Nah-ah, I Called You Out First!

A couple of weeks ago I got challeneged on using a supposed “sexist” term. For the record I still maintain the term was not really sexist but hey, someone called me out on it, that’s their opinion and that is that. The issue I had was not that I was called out, but the accusatory and confrontational tone in which it was done. (I paraphrase) “What the fuck man, that’s so sexist, you can’t say that, you’re a sexist…”. This tone immediately got my back up and oddly the discussion ended with me challenging them on how they called me out. (I again paraphrase) “Dude, I appreciate that you let me know that this term was seen as incorrect, but don’t ever jump down my throat calling me sexist again, check yourself please.”

So this got me thinking a little about how you would go about calling someone out, how you would phrase it and how you would handle the situation if you were the one being called out.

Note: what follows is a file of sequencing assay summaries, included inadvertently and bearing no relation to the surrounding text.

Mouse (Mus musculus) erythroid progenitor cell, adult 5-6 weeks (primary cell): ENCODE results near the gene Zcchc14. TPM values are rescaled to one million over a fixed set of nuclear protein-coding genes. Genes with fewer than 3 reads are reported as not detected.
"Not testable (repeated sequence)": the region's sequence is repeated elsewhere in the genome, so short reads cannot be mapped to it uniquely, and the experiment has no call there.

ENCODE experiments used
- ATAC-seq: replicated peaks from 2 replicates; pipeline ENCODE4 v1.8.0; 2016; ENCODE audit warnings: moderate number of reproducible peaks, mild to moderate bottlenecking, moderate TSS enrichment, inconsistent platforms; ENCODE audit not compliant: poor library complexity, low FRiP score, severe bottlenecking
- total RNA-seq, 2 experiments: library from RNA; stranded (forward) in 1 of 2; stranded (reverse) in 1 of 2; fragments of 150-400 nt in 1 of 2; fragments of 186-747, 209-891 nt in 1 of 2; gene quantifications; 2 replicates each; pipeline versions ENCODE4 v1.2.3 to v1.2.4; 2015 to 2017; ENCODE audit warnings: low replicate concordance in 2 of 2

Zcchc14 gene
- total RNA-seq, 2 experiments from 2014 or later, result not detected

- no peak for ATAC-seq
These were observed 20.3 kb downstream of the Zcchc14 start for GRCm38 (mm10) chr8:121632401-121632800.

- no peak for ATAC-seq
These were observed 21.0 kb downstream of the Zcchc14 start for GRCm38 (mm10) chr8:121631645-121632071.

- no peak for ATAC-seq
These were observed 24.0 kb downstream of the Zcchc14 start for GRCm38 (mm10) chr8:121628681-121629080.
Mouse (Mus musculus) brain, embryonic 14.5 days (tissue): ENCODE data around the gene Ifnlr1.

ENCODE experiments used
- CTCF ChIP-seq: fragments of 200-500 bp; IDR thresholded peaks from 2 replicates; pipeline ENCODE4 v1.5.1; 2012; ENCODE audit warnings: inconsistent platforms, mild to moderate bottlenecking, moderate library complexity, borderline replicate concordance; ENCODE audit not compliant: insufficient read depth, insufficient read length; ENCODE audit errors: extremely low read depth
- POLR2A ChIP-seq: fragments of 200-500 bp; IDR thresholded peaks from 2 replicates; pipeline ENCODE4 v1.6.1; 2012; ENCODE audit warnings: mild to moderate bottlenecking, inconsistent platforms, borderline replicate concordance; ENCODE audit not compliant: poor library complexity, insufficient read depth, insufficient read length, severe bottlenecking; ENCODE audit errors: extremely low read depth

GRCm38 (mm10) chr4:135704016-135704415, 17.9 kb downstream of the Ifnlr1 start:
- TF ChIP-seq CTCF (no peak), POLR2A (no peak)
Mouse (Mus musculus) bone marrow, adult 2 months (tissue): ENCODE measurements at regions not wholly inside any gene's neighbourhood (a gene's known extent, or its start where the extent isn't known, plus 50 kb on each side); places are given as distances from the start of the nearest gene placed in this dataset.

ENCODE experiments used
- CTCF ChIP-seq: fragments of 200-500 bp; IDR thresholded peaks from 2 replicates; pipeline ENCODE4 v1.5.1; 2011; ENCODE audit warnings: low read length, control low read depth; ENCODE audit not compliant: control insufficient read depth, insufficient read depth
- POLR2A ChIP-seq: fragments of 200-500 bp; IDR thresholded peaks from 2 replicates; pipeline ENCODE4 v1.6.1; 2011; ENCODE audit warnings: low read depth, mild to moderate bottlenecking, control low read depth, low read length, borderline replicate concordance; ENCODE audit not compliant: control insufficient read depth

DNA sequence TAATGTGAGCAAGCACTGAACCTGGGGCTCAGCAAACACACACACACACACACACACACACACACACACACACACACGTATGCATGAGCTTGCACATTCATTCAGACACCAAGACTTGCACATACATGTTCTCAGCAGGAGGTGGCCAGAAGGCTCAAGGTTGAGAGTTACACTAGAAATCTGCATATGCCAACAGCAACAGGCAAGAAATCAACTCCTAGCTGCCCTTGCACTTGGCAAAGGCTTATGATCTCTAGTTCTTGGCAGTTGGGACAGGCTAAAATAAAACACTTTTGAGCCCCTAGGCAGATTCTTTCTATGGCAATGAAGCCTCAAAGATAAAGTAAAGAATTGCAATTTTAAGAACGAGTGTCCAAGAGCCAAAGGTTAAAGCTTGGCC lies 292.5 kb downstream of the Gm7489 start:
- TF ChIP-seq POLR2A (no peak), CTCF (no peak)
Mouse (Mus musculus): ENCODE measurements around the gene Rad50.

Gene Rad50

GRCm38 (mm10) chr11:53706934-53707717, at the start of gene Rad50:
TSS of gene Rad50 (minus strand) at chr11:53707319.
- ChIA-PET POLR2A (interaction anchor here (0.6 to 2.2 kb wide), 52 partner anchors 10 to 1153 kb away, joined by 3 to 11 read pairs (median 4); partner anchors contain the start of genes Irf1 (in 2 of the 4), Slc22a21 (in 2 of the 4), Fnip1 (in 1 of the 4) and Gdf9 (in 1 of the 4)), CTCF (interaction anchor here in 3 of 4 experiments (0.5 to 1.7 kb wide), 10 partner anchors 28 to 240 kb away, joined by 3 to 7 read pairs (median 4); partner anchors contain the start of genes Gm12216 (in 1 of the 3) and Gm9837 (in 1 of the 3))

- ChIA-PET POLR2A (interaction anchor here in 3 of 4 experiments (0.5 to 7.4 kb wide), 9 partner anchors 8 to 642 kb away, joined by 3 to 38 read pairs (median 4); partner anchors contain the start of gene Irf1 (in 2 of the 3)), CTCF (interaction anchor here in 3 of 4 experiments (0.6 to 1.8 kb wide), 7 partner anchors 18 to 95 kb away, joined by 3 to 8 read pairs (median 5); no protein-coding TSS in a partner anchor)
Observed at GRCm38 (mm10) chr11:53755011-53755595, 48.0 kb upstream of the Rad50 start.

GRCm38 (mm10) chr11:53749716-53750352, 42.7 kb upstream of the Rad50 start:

Opinions: They are allegedly like arseholes, as we all have them and they all stink. Well maybe that’s true but more pressingly, opinions in the most part should be respected. Lets dump the ones that should not be respected for now. If some dick starts up with overtly fascist, homophobic, sexist, ableist or any other kind of discriminatory abuse then give ’em both barrels.

Here I want to talk about calling people out on things where they probably were not even aware what they said or did was offensive or incorrect or made others feel uncomfortable. For example a friend of mine was challenged on their overly macho/hembra behaviour at an event (if someone knows a gender-neutral term for macho/hembra please leave a comment). Some people felt the behaviour made others feel uncomfortable and so they were challenged. Unfortunately the individual in question just could not see the others point of view. They suggested they were wrong and ze was only having fun and meant no harm.

BUT THIS IS NOT THE FUCKING POINT IS IT? – Someone’s feelings can not be wrong, it is their feelings and as such should be respected. When those negative feelings have been formed as a result of your words, actions or manner then it is pretty damn imperative that you take it on board. Calling someone out is a hard thing to do, it can take some nerve and when the individual denies it you really can feel you knees start to wobble.